We may not live in the time of Romeo and Juliet anymore, but “a plague on both your houses” still stands as a threat. That’s right — the bubonic plague is still around and claiming lives. But happily, scientists at SUNY Downstate Medical Center have developed a predictive map with the purpose of identifying areas of the United States that are most at risk for plague cases.
This will come as a great relief to areas in the American West, which still plays host to “one of the largest concentrations of plague-carrying animals in the modern world.” Across North America, the bacteria that causes the plague, Yersinia pestis, has been a mainstay in the since the beginning of the 20th century, and while there aren’t a great number of reported human cases of the devastating disease in the continent, the possibility remains imminent. But thanks to this new probability map, researchers hope that they can prevent a tragic repeat of medical history.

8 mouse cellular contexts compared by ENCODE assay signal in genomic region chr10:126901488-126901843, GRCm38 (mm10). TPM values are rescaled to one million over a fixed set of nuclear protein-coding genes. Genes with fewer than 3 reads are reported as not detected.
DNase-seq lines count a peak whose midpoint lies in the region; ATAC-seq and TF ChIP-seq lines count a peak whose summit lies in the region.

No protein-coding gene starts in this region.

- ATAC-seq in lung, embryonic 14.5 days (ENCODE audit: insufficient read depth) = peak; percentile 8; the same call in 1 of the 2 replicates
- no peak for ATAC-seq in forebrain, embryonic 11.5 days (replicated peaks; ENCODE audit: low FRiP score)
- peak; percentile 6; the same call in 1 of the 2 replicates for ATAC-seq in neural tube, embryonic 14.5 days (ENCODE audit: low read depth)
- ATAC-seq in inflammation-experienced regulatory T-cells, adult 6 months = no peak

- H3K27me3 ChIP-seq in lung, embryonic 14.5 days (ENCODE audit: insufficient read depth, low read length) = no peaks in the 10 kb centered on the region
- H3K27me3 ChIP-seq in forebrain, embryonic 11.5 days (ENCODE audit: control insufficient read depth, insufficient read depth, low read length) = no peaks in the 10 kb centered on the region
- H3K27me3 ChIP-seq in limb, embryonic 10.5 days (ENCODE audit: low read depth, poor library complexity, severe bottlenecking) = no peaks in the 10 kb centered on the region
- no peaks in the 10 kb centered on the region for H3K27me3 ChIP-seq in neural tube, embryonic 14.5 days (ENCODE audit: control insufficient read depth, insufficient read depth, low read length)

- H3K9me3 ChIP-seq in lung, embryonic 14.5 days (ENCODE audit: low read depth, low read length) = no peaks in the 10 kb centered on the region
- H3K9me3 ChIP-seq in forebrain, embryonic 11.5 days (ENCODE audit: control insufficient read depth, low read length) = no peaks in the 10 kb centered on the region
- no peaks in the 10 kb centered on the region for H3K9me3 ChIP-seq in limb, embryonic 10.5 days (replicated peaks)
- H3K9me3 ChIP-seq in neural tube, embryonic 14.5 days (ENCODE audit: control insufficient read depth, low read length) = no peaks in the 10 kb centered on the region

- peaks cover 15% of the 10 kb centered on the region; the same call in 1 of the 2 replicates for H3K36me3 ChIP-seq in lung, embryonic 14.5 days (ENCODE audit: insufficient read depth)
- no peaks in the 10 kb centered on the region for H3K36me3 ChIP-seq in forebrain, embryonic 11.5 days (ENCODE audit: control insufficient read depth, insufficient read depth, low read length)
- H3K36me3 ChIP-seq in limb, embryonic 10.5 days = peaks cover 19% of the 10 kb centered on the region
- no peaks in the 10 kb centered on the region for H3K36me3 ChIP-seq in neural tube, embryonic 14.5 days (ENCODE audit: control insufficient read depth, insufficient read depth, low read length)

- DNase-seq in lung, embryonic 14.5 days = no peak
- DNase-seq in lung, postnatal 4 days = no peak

As per the map’s data, inhabitants of northeastern and southwestern California, central Colorado, and north central New Mexico should be on the lookout in the near future for the plague, whose symptoms include buboes (after which it’s named) that ooze pus and bleed. CDC data suggests that seven human plague cases are reported on average every year, and can affect individuals of all ages.
“This study used surveillance data of plague in wild and domestic animals in the American West to identify and map those areas with the greatest potential for human exposure to this infection, which can be particularly deadly when transmitted to humans,” said Michael Walsh, Ph.D., assistant professor in the Department of Epidemiology and Biostatistics in the School of Public Health at SUNY Downstate.
“The findings can be used by public health agencies to target specific areas for enhanced plague surveillance within areas and counties predicted to be at high risk, as well as by other research teams to direct the sampling of local wildlife populations for the identification of Yersinia pestis in wild animals that find themselves in close proximity to humans and human developed landscapes,” he continued.
Of course, this technology would be most useful in countries like the Democratic Republic of the Congo, which reported a shocking 10,000 cases between 2000 to 2009.
So hopefully, the next step for SUNY researchers will be to create similar maps in countries with a greater risk of the disease.